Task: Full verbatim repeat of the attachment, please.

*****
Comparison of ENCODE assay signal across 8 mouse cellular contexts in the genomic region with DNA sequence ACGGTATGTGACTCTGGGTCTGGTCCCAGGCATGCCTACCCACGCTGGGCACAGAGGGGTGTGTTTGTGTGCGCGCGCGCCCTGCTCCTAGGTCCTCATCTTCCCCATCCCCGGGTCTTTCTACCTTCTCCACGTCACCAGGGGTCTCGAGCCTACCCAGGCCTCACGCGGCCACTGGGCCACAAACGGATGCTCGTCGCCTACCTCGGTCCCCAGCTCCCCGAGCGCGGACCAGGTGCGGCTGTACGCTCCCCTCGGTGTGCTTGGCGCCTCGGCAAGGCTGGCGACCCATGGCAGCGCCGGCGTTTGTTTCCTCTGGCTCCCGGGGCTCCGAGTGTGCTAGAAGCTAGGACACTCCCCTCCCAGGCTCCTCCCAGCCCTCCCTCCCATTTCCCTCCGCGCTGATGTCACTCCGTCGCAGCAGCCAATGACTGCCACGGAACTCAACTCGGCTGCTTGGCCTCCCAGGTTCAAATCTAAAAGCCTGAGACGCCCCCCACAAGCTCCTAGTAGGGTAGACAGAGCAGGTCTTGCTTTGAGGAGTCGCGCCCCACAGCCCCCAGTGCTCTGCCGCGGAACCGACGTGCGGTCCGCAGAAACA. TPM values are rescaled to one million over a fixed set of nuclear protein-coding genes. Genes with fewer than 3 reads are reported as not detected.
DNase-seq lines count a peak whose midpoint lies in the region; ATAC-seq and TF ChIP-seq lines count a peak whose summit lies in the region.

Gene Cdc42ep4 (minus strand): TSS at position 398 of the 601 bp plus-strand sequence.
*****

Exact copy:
Comparison of ENCODE assay signal across 8 mouse cellular contexts in the genomic region with DNA sequence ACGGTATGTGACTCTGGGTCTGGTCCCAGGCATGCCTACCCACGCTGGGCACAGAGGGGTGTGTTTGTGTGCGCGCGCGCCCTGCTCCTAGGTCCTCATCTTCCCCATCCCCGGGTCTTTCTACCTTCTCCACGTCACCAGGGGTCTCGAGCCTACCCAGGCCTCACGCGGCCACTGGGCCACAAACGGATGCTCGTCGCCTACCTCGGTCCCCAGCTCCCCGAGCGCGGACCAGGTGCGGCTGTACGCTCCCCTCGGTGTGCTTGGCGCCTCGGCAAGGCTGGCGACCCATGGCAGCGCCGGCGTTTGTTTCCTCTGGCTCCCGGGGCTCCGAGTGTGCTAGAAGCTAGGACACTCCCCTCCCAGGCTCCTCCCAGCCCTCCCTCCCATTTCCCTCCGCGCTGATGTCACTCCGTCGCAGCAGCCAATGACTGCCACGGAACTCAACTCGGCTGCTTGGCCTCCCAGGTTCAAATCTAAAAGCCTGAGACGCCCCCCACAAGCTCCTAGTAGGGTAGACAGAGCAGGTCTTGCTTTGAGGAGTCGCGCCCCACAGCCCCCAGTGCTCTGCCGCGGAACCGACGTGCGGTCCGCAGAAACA. TPM values are rescaled to one million over a fixed set of nuclear protein-coding genes. Genes with fewer than 3 reads are reported as not detected.
DNase-seq lines count a peak whose midpoint lies in the region; ATAC-seq and TF ChIP-seq lines count a peak whose summit lies in the region.

Gene Cdc42ep4 (minus strand): TSS at position 398 of the 601 bp plus-strand sequence.